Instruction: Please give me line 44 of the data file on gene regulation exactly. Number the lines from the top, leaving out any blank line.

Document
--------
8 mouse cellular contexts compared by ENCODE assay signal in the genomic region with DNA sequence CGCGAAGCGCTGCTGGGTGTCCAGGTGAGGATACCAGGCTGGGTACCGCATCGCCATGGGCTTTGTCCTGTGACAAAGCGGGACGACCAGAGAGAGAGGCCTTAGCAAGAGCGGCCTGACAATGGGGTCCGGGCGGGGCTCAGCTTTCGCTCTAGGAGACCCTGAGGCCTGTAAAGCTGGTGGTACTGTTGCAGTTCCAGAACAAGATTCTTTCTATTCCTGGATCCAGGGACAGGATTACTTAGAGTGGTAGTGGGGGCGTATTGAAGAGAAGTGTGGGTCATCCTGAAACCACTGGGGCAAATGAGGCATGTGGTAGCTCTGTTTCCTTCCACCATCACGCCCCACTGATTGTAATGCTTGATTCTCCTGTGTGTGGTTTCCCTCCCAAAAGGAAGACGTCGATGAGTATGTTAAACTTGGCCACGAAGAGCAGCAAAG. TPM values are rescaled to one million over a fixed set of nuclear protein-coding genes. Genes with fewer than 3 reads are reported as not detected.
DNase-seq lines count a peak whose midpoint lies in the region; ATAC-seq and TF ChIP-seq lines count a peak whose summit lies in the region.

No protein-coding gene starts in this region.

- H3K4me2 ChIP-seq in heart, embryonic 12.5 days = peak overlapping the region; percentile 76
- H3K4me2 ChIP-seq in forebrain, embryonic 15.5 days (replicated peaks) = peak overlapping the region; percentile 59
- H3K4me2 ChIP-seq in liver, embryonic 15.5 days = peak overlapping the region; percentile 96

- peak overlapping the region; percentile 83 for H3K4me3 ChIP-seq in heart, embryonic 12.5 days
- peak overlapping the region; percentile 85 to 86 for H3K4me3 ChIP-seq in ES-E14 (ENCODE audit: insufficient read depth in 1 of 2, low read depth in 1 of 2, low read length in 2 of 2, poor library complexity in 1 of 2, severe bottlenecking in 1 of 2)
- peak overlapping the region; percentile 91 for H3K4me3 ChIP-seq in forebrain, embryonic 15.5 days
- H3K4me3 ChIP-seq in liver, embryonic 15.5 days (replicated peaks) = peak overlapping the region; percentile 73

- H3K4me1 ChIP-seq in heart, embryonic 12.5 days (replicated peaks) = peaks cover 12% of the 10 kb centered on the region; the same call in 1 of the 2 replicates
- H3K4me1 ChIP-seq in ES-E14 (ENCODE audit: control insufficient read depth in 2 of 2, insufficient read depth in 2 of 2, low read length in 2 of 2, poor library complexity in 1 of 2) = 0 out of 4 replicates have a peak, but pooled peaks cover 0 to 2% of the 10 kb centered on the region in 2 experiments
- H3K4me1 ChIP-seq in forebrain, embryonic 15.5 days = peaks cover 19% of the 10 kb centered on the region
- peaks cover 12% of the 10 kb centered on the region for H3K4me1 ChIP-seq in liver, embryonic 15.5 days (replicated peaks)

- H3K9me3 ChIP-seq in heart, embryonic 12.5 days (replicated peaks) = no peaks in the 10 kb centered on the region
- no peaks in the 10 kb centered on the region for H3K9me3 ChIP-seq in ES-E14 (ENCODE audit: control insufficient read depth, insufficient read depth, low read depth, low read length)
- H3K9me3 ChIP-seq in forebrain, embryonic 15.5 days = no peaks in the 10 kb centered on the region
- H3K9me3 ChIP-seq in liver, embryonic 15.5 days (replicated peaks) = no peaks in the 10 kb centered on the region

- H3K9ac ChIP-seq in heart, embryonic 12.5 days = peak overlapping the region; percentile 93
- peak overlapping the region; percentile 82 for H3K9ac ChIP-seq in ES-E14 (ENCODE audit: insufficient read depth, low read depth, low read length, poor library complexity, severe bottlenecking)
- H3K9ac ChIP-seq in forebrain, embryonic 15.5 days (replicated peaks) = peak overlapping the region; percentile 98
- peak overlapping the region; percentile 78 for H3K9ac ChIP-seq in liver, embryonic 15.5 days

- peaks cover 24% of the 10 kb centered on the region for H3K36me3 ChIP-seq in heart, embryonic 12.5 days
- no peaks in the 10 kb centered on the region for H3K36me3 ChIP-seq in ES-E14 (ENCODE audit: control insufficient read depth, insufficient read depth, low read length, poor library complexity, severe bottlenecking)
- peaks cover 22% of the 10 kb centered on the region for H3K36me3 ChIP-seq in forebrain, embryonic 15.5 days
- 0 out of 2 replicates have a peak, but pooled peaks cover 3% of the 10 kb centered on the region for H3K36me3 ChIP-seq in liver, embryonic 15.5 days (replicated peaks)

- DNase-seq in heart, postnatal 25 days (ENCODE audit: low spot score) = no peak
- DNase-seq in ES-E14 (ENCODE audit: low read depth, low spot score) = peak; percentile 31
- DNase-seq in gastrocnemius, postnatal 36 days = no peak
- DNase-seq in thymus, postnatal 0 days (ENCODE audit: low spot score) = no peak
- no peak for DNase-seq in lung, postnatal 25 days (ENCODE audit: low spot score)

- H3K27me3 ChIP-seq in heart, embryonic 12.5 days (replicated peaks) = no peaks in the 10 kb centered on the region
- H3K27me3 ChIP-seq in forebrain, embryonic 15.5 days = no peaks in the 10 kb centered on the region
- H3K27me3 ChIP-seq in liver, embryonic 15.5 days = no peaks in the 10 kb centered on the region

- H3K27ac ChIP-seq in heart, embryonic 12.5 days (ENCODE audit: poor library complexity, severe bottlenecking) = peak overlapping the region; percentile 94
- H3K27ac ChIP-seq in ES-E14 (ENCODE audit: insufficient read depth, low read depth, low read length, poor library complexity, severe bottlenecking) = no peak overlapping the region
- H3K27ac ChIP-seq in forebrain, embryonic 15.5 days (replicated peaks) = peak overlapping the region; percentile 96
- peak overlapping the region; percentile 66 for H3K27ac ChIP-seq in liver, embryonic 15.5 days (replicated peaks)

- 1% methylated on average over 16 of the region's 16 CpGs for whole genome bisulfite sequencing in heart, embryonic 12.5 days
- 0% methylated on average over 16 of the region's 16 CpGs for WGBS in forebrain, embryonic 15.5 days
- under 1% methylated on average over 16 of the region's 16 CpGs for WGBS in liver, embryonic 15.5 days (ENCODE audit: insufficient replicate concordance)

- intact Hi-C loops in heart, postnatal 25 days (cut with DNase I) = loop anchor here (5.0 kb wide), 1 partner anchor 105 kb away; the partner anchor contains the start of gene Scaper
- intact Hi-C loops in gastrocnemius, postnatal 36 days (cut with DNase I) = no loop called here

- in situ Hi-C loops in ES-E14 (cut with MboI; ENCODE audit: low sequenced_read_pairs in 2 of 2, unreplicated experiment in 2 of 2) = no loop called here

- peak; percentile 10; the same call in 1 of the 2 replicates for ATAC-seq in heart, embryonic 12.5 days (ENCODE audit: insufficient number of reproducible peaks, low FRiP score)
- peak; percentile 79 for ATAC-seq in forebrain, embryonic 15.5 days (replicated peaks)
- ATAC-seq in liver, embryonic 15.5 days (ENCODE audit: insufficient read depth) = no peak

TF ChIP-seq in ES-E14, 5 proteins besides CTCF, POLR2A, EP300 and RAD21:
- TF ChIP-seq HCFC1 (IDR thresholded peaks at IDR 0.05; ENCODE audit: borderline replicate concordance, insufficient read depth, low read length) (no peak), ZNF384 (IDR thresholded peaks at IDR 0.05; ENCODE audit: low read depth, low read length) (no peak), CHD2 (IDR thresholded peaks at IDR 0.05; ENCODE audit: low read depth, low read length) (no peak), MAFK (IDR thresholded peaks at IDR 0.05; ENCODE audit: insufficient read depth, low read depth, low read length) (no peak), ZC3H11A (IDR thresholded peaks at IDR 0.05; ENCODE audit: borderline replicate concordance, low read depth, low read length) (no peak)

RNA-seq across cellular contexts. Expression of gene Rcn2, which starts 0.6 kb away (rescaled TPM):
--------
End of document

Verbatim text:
- in situ Hi-C loops in ES-E14 (cut with MboI; ENCODE audit: low sequenced_read_pairs in 2 of 2, unreplicated experiment in 2 of 2) = no loop called here